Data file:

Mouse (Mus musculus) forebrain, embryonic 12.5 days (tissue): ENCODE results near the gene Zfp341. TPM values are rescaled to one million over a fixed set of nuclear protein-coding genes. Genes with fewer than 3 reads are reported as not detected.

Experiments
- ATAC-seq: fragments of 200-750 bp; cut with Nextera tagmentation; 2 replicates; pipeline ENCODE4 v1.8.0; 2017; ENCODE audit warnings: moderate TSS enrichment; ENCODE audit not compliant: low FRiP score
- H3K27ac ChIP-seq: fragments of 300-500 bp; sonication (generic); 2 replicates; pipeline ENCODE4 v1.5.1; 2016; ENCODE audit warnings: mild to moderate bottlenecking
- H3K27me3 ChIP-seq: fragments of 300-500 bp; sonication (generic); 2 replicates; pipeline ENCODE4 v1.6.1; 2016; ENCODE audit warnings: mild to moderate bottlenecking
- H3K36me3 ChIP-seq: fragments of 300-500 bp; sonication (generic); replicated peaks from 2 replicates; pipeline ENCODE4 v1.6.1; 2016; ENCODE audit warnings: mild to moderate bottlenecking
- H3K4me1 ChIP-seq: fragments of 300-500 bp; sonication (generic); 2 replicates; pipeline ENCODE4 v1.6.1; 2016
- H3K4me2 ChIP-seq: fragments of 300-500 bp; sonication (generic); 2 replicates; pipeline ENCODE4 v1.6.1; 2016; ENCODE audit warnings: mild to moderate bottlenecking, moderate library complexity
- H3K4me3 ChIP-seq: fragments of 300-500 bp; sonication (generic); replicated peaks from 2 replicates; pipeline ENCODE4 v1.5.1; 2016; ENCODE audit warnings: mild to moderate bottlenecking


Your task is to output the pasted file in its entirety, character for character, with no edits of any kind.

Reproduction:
Mouse (Mus musculus) forebrain, embryonic 12.5 days (tissue): ENCODE results near the gene Zfp341. TPM values are rescaled to one million over a fixed set of nuclear protein-coding genes. Genes with fewer than 3 reads are reported as not detected.

Experiments
- ATAC-seq: fragments of 200-750 bp; cut with Nextera tagmentation; 2 replicates; pipeline ENCODE4 v1.8.0; 2017; ENCODE audit warnings: moderate TSS enrichment; ENCODE audit not compliant: low FRiP score
- H3K27ac ChIP-seq: fragments of 300-500 bp; sonication (generic); 2 replicates; pipeline ENCODE4 v1.5.1; 2016; ENCODE audit warnings: mild to moderate bottlenecking
- H3K27me3 ChIP-seq: fragments of 300-500 bp; sonication (generic); 2 replicates; pipeline ENCODE4 v1.6.1; 2016; ENCODE audit warnings: mild to moderate bottlenecking
- H3K36me3 ChIP-seq: fragments of 300-500 bp; sonication (generic); replicated peaks from 2 replicates; pipeline ENCODE4 v1.6.1; 2016; ENCODE audit warnings: mild to moderate bottlenecking
- H3K4me1 ChIP-seq: fragments of 300-500 bp; sonication (generic); 2 replicates; pipeline ENCODE4 v1.6.1; 2016
- H3K4me2 ChIP-seq: fragments of 300-500 bp; sonication (generic); 2 replicates; pipeline ENCODE4 v1.6.1; 2016; ENCODE audit warnings: mild to moderate bottlenecking, moderate library complexity
- H3K4me3 ChIP-seq: fragments of 300-500 bp; sonication (generic); replicated peaks from 2 replicates; pipeline ENCODE4 v1.5.1; 2016; ENCODE audit warnings: mild to moderate bottlenecking